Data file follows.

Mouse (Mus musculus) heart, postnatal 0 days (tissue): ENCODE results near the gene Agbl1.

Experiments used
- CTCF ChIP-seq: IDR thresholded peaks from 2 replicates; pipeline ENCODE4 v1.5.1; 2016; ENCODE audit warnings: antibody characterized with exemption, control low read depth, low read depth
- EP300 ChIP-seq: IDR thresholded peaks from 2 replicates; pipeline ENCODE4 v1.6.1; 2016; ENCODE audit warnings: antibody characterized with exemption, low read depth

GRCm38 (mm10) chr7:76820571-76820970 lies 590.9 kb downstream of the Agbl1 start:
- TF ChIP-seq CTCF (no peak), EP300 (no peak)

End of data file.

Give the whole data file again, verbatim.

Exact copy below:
Mouse (Mus musculus) heart, postnatal 0 days (tissue): ENCODE results near the gene Agbl1.

Experiments used
- CTCF ChIP-seq: IDR thresholded peaks from 2 replicates; pipeline ENCODE4 v1.5.1; 2016; ENCODE audit warnings: antibody characterized with exemption, control low read depth, low read depth
- EP300 ChIP-seq: IDR thresholded peaks from 2 replicates; pipeline ENCODE4 v1.6.1; 2016; ENCODE audit warnings: antibody characterized with exemption, low read depth

GRCm38 (mm10) chr7:76820571-76820970 lies 590.9 kb downstream of the Agbl1 start:
- TF ChIP-seq CTCF (no peak), EP300 (no peak)